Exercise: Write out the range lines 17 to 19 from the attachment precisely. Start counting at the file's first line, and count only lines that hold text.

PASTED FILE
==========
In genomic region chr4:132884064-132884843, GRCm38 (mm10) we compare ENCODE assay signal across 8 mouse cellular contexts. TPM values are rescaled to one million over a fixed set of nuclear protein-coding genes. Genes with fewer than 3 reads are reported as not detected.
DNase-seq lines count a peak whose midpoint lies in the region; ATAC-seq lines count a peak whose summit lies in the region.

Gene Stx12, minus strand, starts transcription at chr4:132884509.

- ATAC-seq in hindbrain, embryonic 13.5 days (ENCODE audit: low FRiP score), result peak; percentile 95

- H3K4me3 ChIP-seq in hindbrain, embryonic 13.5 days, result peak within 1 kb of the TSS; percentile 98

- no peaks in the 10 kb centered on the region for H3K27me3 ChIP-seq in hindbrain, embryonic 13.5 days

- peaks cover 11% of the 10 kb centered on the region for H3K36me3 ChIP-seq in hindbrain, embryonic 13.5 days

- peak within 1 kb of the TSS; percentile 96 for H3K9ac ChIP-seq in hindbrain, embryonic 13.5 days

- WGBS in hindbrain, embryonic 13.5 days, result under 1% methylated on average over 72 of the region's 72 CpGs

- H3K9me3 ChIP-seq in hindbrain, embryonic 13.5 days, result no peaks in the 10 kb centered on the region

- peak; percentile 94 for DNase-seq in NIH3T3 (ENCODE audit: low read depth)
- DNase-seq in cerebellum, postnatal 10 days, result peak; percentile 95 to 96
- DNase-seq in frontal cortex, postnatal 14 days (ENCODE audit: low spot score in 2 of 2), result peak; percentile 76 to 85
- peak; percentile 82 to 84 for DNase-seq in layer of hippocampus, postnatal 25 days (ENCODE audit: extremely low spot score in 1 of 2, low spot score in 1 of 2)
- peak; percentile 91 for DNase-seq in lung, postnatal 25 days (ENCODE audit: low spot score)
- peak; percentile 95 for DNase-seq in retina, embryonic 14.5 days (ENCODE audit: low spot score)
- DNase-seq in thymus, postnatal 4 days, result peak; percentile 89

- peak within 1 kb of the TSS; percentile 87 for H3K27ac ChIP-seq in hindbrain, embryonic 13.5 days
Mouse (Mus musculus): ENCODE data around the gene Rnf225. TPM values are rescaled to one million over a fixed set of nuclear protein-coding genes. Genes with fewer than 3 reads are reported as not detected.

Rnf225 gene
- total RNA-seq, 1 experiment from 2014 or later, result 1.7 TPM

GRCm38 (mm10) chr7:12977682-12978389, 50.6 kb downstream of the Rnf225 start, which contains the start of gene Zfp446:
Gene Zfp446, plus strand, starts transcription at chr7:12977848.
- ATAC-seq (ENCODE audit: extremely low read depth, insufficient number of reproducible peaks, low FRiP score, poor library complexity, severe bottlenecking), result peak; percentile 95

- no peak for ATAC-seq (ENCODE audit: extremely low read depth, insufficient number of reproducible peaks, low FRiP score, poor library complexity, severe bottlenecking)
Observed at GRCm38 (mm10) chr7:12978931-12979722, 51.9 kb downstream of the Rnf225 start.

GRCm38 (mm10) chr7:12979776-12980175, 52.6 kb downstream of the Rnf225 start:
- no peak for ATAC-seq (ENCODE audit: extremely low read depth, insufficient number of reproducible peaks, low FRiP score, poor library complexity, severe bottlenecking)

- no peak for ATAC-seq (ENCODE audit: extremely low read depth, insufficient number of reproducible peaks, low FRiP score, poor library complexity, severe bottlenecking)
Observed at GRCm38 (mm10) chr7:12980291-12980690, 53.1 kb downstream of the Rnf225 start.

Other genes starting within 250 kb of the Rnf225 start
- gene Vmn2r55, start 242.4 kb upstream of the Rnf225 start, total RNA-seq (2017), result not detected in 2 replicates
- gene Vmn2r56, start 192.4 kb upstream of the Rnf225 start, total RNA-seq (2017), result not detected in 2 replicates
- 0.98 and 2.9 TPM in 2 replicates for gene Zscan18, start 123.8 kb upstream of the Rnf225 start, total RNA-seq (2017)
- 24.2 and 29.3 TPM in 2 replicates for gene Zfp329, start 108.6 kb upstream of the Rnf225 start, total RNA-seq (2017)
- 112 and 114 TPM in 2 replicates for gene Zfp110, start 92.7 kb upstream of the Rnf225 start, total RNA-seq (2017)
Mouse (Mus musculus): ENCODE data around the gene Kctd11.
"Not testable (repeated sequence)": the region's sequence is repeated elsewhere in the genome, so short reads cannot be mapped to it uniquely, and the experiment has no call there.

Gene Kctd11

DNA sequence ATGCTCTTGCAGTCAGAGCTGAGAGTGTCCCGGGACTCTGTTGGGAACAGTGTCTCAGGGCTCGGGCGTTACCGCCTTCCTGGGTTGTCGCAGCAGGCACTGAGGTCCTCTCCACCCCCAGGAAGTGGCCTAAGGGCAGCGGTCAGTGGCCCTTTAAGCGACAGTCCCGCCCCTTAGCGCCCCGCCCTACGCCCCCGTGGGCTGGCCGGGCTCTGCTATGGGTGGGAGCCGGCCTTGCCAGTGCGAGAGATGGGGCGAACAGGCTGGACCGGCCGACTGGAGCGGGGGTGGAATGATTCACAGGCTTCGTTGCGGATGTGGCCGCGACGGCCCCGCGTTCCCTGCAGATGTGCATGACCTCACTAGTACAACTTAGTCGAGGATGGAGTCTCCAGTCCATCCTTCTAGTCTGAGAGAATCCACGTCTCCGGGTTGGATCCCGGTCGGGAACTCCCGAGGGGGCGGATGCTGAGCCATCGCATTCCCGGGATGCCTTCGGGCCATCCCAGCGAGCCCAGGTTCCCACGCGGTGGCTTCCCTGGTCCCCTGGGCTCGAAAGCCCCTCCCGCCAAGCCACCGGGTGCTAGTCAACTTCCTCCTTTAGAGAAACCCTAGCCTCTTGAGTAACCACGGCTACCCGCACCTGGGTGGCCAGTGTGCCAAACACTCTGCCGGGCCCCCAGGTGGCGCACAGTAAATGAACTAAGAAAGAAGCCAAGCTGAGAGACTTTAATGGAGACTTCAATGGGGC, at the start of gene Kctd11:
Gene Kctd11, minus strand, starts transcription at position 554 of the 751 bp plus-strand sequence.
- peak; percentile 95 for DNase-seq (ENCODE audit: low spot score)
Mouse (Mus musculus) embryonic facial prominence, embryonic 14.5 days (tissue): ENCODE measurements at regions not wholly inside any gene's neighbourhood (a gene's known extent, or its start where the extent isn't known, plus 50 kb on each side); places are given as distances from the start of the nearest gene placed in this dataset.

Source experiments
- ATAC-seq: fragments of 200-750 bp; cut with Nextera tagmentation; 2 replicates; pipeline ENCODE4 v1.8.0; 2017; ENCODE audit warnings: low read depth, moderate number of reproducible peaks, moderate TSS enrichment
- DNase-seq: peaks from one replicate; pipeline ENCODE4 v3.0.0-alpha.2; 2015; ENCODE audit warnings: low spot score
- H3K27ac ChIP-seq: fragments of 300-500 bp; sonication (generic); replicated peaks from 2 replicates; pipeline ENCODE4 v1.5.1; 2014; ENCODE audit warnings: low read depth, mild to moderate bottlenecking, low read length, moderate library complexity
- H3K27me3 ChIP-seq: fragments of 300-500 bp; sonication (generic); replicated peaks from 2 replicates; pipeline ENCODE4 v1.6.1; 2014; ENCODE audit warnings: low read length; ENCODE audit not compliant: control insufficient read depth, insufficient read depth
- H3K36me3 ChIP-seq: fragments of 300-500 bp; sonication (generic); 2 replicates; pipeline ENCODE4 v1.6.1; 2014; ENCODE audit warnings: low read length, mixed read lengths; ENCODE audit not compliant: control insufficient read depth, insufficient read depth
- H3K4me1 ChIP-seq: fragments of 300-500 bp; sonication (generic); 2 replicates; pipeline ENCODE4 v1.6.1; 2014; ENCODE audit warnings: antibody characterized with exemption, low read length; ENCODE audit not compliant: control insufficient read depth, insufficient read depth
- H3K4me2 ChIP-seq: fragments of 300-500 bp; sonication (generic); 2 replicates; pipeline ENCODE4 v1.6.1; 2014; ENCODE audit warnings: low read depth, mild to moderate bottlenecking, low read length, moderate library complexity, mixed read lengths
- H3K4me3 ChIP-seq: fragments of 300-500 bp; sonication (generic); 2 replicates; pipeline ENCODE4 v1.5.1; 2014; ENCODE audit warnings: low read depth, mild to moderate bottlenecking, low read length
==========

- DNase-seq in thymus, postnatal 4 days, result peak; percentile 89

- peak within 1 kb of the TSS; percentile 87 for H3K27ac ChIP-seq in hindbrain, embryonic 13.5 days
Mouse (Mus musculus): ENCODE data around the gene Rnf225. TPM values are rescaled to one million over a fixed set of nuclear protein-coding genes. Genes with fewer than 3 reads are reported as not detected.